Wednesday, June 12, 2013

Books in Boxes

We are moving one week from today. It's a complicated cross country move that involves putting all our stuff in storage for the summer while we travel, then meeting up with it (hopefully in tact) in our new location at the end of August. Currently, our life is full of boxes, boxes, and more boxes, ugly bare walls, a cleaning list a mile long, and frustration.

I've made several moves in my life, and the saddest part for me is always boxing up my books. My husband always delicately hints that maybe we could throw some of the books out, but he knows he's treading on dangerous ground with that suggestion. I'm generally gung-ho about minimizing our stuff, de-cluttering, and cleaning out. Nothing makes me happier than seeing the overflowing trash bags going out the door after a good cleanse. But when it comes to my books, I am a hoarder. I don't care if they are cheap paperbacks with broken spines and yellowing pages. I don't care if I've already read them. I don't care if I will probably never read them again. They are my books, my own, my precious. I'm a bit obsessive about them. Nothing makes me happier than to see all my books arranged in neat and gleaming rows, properly displayed on a sturdy bookshelf. It is the one true joy of material possession (that and a cute pair of shoes).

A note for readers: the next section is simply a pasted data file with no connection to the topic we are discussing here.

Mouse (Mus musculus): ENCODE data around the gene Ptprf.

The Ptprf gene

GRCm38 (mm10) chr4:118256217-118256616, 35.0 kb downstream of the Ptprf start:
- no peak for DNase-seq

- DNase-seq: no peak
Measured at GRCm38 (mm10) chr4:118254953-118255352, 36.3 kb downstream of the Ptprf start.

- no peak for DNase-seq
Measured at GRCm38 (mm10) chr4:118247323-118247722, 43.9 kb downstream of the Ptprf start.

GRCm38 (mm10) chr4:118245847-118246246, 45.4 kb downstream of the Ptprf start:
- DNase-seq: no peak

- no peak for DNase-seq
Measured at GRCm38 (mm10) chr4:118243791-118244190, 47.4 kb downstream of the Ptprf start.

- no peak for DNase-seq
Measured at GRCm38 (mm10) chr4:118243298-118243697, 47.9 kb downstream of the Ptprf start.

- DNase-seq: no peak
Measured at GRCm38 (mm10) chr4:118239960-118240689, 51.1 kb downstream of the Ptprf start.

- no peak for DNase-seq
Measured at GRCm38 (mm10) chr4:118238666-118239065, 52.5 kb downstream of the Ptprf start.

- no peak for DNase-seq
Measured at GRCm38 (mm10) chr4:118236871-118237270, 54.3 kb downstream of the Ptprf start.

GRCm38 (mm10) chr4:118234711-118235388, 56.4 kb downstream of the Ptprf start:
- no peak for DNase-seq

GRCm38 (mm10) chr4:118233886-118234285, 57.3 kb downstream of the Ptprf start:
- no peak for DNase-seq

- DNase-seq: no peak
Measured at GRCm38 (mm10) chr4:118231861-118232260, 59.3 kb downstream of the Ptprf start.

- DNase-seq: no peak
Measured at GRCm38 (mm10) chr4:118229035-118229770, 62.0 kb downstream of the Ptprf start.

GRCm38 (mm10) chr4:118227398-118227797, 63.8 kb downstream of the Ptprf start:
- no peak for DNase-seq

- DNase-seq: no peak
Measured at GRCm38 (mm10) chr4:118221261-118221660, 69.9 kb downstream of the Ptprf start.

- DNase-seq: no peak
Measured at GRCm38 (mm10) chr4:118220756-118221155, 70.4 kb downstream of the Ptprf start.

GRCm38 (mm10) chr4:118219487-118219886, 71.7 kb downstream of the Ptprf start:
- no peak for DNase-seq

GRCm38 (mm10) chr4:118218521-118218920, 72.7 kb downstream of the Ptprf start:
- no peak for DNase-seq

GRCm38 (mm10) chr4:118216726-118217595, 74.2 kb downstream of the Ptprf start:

So yes, I always get a little sad about boxing up my books, especially as it will be a few months before I see them again. I know it's irrational, but I get separation anxiety.

The current state of my bookshelves.

What makes it even worse is knowing about the two boxes of books in the nursery closet that never got unpacked from our move here three years ago. Plus the box of books sitting in my parent's storage shed, and the other box of books I lent to my sister a while back, which ended up moving with her to Oregon. They feel like little children that I have lost and scattered about, and there is the constant fret about when and how I will get them all back together again.

Books were not meant to be in boxes, and I will not be satisfied until I get them out.

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